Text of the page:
After locating your ship and doing some more fetch quests to get it repaired and up-and-running, the game opens up into a truer representation of what No Man’s Sky has to offer.  Taking off for the first time you really get to appreciate the game’s graphics. Flying through space is a true feast for the eyes with the planets, stars and the infinite space represented beautifully on screen. Using your ship’s guns on roaming asteroids to collect yet more materials is extremely satisfying.

After landing you get to start building your first base, a feature vastly improved in the NEXT update. New options, crafting tech, and the ability to build basically wherever you want are awesome new features. If you are a base building fanatic this will definitely tickle your fancy, with the ability to build sprawling houses with ease providing you have enough materials saved up.

The biggest promised feature that finally got delivered in this update was multiplayer. The ability to search the stars with your friends or just run into random people in the massive universe was something that was promised but never delivered. With the latest update however, this has been delivered, and despite the occasional glitch, it works quite well. Exploring the galaxy with your friends does amplify the fun and make the gameplay loop more engaging. The only issue is that mining materials, flying to a planet, and repeating the process isn’t actually all that fun.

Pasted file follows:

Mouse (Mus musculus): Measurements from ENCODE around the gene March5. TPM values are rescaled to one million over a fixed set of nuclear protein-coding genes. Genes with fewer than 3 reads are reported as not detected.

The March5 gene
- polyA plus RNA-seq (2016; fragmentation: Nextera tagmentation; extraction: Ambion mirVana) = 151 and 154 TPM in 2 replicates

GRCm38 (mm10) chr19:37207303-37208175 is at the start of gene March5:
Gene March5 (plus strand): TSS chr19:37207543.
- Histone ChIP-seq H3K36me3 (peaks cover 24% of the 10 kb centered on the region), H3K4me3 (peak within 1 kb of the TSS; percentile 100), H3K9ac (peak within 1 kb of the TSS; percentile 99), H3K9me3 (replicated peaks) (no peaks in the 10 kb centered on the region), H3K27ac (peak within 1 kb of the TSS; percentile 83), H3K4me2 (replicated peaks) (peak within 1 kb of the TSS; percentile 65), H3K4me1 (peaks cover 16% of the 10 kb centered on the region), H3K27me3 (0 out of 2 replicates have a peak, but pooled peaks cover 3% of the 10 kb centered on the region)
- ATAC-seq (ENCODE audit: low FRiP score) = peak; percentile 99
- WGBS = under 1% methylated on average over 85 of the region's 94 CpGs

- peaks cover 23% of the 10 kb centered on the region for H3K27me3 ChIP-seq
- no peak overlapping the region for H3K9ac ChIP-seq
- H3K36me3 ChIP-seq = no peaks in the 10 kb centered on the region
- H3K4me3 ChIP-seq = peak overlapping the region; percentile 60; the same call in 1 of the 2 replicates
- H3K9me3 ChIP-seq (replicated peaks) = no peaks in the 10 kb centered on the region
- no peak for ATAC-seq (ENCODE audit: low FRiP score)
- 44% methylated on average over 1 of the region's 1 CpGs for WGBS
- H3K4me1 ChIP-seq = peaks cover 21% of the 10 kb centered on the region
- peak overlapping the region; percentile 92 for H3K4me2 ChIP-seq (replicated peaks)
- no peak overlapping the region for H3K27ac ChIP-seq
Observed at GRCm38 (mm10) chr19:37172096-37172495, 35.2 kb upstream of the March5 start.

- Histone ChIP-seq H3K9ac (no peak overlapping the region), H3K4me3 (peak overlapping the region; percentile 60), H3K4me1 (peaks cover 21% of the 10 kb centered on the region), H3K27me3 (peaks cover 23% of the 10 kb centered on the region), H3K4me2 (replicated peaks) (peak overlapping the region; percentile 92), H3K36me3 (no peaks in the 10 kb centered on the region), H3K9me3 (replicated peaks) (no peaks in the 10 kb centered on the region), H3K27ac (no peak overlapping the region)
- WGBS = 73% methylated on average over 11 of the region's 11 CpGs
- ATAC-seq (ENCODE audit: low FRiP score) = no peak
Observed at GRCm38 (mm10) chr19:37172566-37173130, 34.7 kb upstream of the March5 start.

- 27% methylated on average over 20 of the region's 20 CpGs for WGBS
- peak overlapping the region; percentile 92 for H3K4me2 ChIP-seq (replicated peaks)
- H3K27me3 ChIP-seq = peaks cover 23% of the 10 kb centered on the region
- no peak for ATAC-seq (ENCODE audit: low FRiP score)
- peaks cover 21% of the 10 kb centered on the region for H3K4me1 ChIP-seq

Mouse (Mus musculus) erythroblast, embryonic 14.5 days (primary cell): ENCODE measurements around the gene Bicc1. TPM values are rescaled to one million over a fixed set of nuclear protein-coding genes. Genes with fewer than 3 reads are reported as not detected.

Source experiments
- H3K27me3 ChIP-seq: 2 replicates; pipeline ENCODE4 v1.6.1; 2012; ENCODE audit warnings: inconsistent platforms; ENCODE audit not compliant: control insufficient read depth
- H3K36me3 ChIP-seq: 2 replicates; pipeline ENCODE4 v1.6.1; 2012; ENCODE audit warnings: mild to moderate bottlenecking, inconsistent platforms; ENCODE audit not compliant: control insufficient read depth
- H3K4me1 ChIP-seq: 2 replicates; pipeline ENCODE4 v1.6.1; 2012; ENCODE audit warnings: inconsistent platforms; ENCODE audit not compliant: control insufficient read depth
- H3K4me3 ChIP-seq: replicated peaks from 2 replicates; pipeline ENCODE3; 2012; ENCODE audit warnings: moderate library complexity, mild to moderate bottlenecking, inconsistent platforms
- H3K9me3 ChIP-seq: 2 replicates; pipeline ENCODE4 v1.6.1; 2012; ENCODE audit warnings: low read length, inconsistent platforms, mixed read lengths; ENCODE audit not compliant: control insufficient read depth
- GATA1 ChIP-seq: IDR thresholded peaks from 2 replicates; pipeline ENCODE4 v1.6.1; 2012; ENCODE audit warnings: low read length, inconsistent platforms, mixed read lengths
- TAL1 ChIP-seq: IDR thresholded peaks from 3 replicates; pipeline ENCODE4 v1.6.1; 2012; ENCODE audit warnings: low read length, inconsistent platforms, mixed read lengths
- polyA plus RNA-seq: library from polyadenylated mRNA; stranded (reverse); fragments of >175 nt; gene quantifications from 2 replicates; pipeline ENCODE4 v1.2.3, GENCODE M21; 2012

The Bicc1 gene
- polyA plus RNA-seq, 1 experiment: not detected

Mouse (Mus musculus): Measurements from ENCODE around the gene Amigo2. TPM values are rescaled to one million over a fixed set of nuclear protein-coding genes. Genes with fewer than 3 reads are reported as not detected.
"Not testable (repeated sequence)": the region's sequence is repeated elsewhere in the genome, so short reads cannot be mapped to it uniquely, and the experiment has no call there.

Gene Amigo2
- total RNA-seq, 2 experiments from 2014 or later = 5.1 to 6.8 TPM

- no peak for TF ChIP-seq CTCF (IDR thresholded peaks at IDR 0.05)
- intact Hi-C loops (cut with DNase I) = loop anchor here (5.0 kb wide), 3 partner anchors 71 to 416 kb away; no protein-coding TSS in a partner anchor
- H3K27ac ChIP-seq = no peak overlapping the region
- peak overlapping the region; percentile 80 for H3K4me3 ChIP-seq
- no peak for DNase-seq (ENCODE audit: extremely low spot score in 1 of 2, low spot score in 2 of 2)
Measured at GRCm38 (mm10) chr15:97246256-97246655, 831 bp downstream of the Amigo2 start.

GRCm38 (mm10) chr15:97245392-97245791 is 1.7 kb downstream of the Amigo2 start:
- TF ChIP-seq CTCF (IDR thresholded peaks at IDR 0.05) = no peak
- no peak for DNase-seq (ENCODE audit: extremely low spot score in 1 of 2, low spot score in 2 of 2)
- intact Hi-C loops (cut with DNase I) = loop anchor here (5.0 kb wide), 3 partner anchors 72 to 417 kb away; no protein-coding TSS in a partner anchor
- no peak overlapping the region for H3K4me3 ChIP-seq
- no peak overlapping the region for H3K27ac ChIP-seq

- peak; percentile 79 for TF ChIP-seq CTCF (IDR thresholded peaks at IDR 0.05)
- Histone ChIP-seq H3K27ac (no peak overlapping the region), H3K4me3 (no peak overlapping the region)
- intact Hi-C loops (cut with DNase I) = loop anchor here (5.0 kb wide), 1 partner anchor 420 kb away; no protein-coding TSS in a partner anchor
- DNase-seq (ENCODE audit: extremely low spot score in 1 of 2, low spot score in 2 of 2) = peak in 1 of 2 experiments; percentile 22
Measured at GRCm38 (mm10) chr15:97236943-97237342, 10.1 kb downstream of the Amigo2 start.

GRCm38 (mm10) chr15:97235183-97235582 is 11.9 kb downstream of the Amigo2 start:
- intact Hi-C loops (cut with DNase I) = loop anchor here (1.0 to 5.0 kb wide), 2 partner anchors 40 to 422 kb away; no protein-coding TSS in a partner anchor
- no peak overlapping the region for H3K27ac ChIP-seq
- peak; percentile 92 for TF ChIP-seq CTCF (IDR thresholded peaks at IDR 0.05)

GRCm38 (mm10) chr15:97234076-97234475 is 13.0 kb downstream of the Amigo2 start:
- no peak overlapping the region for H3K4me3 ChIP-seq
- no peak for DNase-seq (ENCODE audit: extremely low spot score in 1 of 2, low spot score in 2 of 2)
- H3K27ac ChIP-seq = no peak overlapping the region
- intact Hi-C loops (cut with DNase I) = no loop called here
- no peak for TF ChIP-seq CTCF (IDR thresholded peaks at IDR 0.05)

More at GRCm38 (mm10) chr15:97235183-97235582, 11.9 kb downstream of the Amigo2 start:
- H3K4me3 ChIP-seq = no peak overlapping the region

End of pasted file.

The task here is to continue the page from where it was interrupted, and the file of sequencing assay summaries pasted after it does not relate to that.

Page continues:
No Man’s Sky’s general gameplay loop hasn’t been altered. You recharge your mining beam or terrain manipulator so you can gather elements to recharge your ship so you can fly to another planet to recharge your mining beam and so on forever and ever. The exploration in itself may be enough to get you interested, and that would be entirely fair. Seeing how the game is laid out, being able to explore star systems with your friends, and even just building a base are all things that can be very fun. But if you are expecting more, you best look somewhere else. If that is something you are interested in however, No Man’s Sky with its NEXT update is definitely worth a shot.


  • Graphical improvements definitely show
  • Multiplayer works well for the game
  • The NEXT update puts the game where it should have been at launch


  • Gameplay loop is still shallow
  • Game can be glitchy, especially in multiplayer

The No Man’s Sky that Hello Games promised is finally here. You can build sprawling bases, play with your friends, and explore the galaxy to your heart’s content. The space exploration is satisfying, flying around, meeting new alien races and discovering planets and claiming them as your own is rewarding and engaging. The biggest issue is that the rest of the gameplay loop is hollow. Mining is tedious and planetary exploration, while interesting, becomes very alike after the first ten or so planets. If you enjoyed the original concept, this will be for you, otherwise you may want to give it a miss.